ILVTOFU: Tennessee woman denied to display her love of tofu

Tofu – some love it, some hate it. For those who don't know, tofu originated in China and is a staple in many Asian dishes. It's made by pressing coagulating soy milk into block-shaped forms, and it's high in protein and low in calories and fat. Hence, it's standard fare for many vegetarians.

Sounds pretty good, huh? A PETA employee named Whitney Calk from Tennessee is apparently a big fan of the bean curd, and she says she wanted to proclaim her love of tofu on her license plate. Unfortunately, the State of Tennessee decided that I-LV-TOFU looked eerily similar to I-LV-TO-FU...

Look closely at the two possible spellings and it's easy to see why the authorities decided to lay down the law. In fact, Tennessee points out that it's not the only state to ban that plate – it's also verboten in Colorado, Florida and Virginia.

For its part, PETA has issued a press release asking Tennessee to reconsider. Cynics might argue that the whole shebang was merely an attempt to generate press for the animal rights organization, which may certainly be the case. And if so, it seems to be working: you can check out PETA's press release after the break.
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'ILVTOFU,' a Reference to Food, Is Rejected by the Department of Revenue

Murfreesboro, Tenn. -- Whitney Calk, a PETA employee who had just moved to Tennessee from Virginia, needed to get new Tennessee license plates and wanted to inspire conversation about the benefits of a vegan diet in the process. But after the Murfreesboro resident submitted her application to the Tennessee Department of Revenue, Taxpayer and Vehicle Services Division for a personalized license plate reading, "ILVTOFU," the division rejected the plate because of "vulgarity." Calk can only assume that the Department of Revenue missed the intended message, "I-LV-TOFU," and misread it as the far steamier "I-LV-TO-F-U."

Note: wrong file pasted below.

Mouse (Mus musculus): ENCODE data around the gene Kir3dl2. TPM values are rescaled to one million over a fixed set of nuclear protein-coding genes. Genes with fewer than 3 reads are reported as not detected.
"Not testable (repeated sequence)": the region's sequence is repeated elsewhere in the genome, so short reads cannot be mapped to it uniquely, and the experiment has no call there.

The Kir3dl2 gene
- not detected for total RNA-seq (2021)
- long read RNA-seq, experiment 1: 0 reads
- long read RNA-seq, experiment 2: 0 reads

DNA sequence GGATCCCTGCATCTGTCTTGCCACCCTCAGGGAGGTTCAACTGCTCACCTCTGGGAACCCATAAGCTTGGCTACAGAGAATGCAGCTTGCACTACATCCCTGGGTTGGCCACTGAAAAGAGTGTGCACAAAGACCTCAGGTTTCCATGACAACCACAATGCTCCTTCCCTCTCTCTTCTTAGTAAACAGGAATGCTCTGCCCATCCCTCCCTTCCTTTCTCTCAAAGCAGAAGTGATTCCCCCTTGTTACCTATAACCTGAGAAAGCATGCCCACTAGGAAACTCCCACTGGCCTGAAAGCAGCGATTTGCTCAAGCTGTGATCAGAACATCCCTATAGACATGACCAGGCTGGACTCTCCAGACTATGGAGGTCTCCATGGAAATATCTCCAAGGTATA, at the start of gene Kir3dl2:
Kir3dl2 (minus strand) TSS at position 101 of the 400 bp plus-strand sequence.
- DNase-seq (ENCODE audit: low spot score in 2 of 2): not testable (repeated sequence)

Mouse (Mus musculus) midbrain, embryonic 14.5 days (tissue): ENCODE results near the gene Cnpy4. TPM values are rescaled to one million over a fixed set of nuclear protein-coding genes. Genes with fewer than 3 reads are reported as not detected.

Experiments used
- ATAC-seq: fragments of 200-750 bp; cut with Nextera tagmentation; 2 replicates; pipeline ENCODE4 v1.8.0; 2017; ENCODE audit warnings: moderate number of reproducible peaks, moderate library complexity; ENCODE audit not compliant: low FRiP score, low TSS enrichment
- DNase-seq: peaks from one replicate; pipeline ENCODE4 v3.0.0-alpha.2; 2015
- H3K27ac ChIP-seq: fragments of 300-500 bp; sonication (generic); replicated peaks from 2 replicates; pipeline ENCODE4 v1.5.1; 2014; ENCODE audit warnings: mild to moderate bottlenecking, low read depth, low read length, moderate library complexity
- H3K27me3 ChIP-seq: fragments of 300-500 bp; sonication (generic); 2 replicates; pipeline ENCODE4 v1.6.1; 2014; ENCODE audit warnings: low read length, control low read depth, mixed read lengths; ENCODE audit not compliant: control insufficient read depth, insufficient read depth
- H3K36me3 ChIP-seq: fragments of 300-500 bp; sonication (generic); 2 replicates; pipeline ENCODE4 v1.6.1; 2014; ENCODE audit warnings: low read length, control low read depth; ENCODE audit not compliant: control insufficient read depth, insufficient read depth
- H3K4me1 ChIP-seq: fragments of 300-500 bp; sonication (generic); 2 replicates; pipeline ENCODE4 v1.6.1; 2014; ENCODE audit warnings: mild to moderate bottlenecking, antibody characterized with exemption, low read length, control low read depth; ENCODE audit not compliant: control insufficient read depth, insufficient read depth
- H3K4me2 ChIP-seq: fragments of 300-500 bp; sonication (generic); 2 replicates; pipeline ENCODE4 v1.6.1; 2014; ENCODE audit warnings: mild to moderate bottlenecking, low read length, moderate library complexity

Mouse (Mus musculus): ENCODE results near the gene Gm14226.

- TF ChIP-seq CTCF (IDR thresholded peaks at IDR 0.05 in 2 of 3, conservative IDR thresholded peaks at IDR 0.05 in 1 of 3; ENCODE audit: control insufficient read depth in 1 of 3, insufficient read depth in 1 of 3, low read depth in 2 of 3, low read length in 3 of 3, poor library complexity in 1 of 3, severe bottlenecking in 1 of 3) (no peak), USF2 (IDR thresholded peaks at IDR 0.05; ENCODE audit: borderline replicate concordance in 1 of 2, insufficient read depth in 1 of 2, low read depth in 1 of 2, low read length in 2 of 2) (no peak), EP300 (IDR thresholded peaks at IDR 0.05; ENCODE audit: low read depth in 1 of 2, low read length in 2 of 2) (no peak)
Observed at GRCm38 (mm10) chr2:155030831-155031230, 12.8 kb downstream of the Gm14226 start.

"Tofu is wholesome-what's 'vulgar' is the way that animals used for food suffer on factory farms, in slaughterhouses, and on the decks of fishing boats," says PETA Executive Vice President Tracy Reiman. "The Department of Revenue could help animals, the planet, and human health by reconsidering its decision and allowing more people to discover the joy of soy."

Before the Department of Revenue decided to censor Calk's message, she was excited about the chance to use her license plate to convince motorists to choose beans over beef. Not only does a healthy vegan diet lower the occurrences of some of America's top killers-including heart disease, strokes, diabetes, obesity, and cancer-every vegan also saves more than 100 animals a year from the horrors of factory farms and slaughterhouses. And since raising animals for food is a leading cause of greenhouse-gas emissions, water pollution, and land degradation and consumes vast quantities of energy and resources, going vegan is one of the best ways to go green. In fact, researchers at the University of Chicago determined that switching to a vegan diet is more effective at countering climate change than switching from a standard car to a hybrid. The facts are absolutely clear: Eating meat is bad for human health, catastrophic for the environment, and a living nightmare for animals.

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